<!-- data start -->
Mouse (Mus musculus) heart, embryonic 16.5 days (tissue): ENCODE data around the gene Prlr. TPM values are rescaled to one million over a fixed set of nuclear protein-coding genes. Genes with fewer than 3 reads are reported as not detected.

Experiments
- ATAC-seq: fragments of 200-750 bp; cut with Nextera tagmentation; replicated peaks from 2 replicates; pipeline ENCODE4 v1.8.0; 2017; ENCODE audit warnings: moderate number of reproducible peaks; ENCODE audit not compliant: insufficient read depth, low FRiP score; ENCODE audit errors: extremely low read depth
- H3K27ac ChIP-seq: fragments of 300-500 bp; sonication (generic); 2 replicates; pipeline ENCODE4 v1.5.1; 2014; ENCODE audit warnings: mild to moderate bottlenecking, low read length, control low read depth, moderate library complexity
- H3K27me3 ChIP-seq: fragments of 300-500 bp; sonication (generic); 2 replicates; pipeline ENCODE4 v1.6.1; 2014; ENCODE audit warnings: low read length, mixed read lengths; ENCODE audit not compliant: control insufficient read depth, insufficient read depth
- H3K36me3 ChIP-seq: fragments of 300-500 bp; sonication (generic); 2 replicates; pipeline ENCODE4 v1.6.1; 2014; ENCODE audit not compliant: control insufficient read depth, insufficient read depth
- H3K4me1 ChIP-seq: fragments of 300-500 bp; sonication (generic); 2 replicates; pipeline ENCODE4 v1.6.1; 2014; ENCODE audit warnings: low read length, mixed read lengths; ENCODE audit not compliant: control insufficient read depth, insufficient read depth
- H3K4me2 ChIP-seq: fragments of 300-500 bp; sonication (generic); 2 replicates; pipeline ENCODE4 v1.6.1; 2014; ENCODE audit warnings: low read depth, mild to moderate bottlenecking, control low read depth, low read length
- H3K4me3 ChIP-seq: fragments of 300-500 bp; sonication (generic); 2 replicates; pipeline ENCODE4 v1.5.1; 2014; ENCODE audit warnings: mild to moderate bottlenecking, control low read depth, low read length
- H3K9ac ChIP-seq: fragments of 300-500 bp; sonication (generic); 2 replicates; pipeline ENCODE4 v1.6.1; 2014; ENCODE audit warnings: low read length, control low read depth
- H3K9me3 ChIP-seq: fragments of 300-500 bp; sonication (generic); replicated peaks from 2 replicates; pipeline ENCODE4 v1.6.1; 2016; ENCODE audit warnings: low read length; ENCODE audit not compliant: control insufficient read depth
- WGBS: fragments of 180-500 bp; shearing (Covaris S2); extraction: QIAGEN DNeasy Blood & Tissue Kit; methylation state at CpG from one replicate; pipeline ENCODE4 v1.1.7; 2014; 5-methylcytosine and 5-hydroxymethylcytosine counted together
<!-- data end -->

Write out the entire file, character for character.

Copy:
Mouse (Mus musculus) heart, embryonic 16.5 days (tissue): ENCODE data around the gene Prlr. TPM values are rescaled to one million over a fixed set of nuclear protein-coding genes. Genes with fewer than 3 reads are reported as not detected.

Experiments
- ATAC-seq: fragments of 200-750 bp; cut with Nextera tagmentation; replicated peaks from 2 replicates; pipeline ENCODE4 v1.8.0; 2017; ENCODE audit warnings: moderate number of reproducible peaks; ENCODE audit not compliant: insufficient read depth, low FRiP score; ENCODE audit errors: extremely low read depth
- H3K27ac ChIP-seq: fragments of 300-500 bp; sonication (generic); 2 replicates; pipeline ENCODE4 v1.5.1; 2014; ENCODE audit warnings: mild to moderate bottlenecking, low read length, control low read depth, moderate library complexity
- H3K27me3 ChIP-seq: fragments of 300-500 bp; sonication (generic); 2 replicates; pipeline ENCODE4 v1.6.1; 2014; ENCODE audit warnings: low read length, mixed read lengths; ENCODE audit not compliant: control insufficient read depth, insufficient read depth
- H3K36me3 ChIP-seq: fragments of 300-500 bp; sonication (generic); 2 replicates; pipeline ENCODE4 v1.6.1; 2014; ENCODE audit not compliant: control insufficient read depth, insufficient read depth
- H3K4me1 ChIP-seq: fragments of 300-500 bp; sonication (generic); 2 replicates; pipeline ENCODE4 v1.6.1; 2014; ENCODE audit warnings: low read length, mixed read lengths; ENCODE audit not compliant: control insufficient read depth, insufficient read depth
- H3K4me2 ChIP-seq: fragments of 300-500 bp; sonication (generic); 2 replicates; pipeline ENCODE4 v1.6.1; 2014; ENCODE audit warnings: low read depth, mild to moderate bottlenecking, control low read depth, low read length
- H3K4me3 ChIP-seq: fragments of 300-500 bp; sonication (generic); 2 replicates; pipeline ENCODE4 v1.5.1; 2014; ENCODE audit warnings: mild to moderate bottlenecking, control low read depth, low read length
- H3K9ac ChIP-seq: fragments of 300-500 bp; sonication (generic); 2 replicates; pipeline ENCODE4 v1.6.1; 2014; ENCODE audit warnings: low read length, control low read depth
- H3K9me3 ChIP-seq: fragments of 300-500 bp; sonication (generic); replicated peaks from 2 replicates; pipeline ENCODE4 v1.6.1; 2016; ENCODE audit warnings: low read length; ENCODE audit not compliant: control insufficient read depth
- WGBS: fragments of 180-500 bp; shearing (Covaris S2); extraction: QIAGEN DNeasy Blood & Tissue Kit; methylation state at CpG from one replicate; pipeline ENCODE4 v1.1.7; 2014; 5-methylcytosine and 5-hydroxymethylcytosine counted together